Today, the Supreme Court granted petitions for a writ of certiorari to review the Federal Circuit’s decision in Arthrex, Inc. v. Smith & Nephew, Inc. Last Halloween, a Federal Circuit panel held in Arthrex that the way the U.S. Patent and Trademark Office appointed administrative patent judges (APJs) to the Patent Trial and Appeal Board violated the Appointments Clause of the Constitution (Art. II, § 2, Cl. 2). To remedy the violation, the court severed a portion of the America Invents Act restricting removal of the APJs and vacated and remanded the PTAB’s judgment for a new hearing. The Federal Circuit denied rehearing, with four judges dissenting.
The Supreme Court has granted certiorari on two of the questions that the government argued were common questions across the petitions filed by the petitioner (Smith & Nephew), patent owner (Arthrex), and government:
1. Whether, for purposes of the Appointments Clause, U.S. Const. Art. II, § 2, Cl. 2, administrative patent judges of the U.S. Patent and Trademark Office are principal officers who must be appointed by the President with the Senate’s advice and consent, or “inferior Officers” whose appointment Congress has permissibly vested in a department head.
2. Whether, if administrative patent judges are principal officers, the court of appeals properly cured any Appointments Clause defect in the current statutory scheme prospectively by severing the application of 5 U.S.C. 7513(a) to those judges.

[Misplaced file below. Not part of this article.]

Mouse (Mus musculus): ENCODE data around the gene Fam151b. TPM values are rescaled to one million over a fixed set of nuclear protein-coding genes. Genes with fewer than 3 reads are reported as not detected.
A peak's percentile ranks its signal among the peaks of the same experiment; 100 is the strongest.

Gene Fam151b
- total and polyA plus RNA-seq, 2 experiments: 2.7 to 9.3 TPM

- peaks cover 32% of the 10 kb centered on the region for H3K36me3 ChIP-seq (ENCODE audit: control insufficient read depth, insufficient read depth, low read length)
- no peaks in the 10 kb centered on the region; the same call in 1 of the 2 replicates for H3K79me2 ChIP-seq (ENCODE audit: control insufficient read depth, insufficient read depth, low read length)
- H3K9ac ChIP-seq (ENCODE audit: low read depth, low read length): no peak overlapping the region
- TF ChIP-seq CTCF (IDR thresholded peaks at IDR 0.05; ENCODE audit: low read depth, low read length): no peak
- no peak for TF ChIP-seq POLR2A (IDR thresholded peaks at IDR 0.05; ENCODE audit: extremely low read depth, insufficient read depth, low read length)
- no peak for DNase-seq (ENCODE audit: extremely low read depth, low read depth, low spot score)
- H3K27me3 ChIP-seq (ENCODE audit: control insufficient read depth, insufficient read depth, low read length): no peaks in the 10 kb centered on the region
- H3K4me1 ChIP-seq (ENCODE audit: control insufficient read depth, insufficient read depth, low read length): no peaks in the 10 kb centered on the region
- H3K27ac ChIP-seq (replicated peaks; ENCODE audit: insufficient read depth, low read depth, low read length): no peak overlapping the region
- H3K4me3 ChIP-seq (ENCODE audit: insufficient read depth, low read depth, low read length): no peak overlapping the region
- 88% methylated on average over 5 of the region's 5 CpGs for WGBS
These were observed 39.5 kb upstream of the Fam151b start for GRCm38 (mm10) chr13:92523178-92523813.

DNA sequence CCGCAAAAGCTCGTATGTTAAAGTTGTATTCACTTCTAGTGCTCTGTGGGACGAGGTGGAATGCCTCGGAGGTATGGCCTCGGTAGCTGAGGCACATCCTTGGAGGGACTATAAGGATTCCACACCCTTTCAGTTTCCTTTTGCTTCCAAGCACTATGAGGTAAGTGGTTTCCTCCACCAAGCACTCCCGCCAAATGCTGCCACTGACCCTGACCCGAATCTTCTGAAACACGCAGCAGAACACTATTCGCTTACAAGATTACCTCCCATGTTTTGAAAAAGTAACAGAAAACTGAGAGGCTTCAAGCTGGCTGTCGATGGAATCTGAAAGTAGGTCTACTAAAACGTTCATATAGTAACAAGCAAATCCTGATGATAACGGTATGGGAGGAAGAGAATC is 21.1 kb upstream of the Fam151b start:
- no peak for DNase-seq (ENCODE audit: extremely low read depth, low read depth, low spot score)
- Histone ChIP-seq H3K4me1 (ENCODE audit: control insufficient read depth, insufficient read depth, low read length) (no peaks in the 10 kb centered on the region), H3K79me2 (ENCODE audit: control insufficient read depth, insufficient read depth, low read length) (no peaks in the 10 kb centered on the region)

Notably, the Supreme Court did not grant certiorari on the government’s third common question, which involved waiver/forfeiture of an Appointments Clause challenge.
Merits briefing from Smith & Nephew, Arthrex, and the government will begin on the two granted questions. There will likely be many amicus briefs too. The Supreme Court has scheduled one hour of oral argument divided between Smith & Nephew, Arthrex, and the government. A decision in the case is likely expected no later than June 2021.
MBHB will monitor developments in Arthrex. In the meantime, litigants should carefully consider the potential impact of the Supreme Court’s decision in Arthrex on their PTAB proceedings.
James L. Lovsin, a partner with McDonnell Boehnen Hulbert & Berghoff LLP, serves as Chair of the firm’s PTAB Trials Practice Group. Mr. Lovsin concentrates his practice on intellectual property litigation and appeals, and patent and trademark procurement and counseling. firstname.lastname@example.org
Grantland G. Drutchas, founder and former managing partner of McDonnell Boehnen Hulbert & Berghoff LLP, has more than 20 years of experience in the practice of intellectual property law, with a particular emphasis on litigation, licensing, and client counseling. Mr. Drutchas serves as Chair of the firm’s PTAB Trials Practice Group, and Chair of the firm’s Licensing Practice Group. email@example.com